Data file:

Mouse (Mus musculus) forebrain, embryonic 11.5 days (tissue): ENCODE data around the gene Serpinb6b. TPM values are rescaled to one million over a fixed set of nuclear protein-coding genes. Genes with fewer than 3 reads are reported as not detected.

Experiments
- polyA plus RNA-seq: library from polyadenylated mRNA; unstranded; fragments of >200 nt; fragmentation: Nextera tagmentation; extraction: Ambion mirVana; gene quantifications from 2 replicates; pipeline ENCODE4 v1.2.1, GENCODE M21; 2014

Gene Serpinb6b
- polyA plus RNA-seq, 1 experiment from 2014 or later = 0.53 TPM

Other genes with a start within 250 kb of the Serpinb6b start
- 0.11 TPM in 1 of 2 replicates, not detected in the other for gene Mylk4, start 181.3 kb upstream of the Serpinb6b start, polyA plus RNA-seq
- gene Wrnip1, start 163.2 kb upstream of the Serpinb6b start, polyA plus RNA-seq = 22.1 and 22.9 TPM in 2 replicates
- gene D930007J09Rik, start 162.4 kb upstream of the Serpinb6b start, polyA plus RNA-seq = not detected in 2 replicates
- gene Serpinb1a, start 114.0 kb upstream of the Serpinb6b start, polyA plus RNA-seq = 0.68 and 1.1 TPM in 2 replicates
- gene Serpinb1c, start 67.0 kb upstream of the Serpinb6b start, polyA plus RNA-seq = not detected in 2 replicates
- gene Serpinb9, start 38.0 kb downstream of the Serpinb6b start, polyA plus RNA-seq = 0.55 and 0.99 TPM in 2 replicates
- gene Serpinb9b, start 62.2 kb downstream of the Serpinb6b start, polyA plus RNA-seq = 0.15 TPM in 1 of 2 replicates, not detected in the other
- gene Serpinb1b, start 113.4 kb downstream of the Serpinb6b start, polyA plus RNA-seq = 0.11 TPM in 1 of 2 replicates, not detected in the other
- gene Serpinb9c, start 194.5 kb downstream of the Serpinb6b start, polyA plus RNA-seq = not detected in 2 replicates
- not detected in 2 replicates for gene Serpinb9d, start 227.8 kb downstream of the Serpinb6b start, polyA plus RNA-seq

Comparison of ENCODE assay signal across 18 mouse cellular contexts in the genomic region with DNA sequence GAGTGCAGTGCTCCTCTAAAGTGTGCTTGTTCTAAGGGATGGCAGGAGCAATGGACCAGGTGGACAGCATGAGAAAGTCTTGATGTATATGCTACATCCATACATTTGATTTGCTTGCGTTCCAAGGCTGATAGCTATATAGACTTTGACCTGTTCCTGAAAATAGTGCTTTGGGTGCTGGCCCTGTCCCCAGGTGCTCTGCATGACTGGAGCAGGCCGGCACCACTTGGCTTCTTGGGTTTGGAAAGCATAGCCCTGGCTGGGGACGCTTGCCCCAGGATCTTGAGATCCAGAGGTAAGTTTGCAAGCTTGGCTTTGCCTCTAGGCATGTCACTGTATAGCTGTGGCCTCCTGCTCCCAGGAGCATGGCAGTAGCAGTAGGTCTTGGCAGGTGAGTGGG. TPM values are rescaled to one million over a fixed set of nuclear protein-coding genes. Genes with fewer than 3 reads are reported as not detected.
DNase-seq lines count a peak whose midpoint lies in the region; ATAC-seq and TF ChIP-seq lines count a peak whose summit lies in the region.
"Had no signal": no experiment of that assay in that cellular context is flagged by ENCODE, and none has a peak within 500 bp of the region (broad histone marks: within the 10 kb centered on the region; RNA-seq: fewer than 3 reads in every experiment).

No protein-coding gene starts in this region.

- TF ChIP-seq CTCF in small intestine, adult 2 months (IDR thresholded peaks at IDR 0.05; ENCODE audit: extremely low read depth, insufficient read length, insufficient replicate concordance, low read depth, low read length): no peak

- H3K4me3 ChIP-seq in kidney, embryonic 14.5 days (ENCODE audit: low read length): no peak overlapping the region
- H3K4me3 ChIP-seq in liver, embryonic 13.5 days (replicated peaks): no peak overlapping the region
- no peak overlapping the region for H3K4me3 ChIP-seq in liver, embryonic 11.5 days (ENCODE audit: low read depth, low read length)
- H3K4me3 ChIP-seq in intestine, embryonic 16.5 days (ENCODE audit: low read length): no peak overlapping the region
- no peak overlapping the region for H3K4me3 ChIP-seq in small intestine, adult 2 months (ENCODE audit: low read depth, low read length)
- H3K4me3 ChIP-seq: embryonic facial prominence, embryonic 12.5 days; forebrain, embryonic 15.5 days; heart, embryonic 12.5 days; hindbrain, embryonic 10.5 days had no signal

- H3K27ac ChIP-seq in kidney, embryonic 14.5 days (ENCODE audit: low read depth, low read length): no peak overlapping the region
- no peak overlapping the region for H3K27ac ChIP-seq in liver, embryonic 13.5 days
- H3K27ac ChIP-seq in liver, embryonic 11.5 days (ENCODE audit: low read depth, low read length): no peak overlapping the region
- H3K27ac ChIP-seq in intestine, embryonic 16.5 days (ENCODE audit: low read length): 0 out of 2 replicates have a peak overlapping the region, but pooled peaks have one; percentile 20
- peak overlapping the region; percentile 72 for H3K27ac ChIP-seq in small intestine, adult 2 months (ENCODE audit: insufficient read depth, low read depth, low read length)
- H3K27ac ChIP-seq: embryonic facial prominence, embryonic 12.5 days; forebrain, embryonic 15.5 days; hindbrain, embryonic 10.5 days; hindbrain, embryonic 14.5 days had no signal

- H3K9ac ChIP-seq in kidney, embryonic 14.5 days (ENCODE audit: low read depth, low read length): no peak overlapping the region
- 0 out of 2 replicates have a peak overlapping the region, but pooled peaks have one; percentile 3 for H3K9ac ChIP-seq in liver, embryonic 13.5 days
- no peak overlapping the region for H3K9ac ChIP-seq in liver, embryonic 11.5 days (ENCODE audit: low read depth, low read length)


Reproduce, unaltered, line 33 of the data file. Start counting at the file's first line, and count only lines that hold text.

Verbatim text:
- H3K27ac ChIP-seq: embryonic facial prominence, embryonic 12.5 days; forebrain, embryonic 15.5 days; hindbrain, embryonic 10.5 days; hindbrain, embryonic 14.5 days had no signal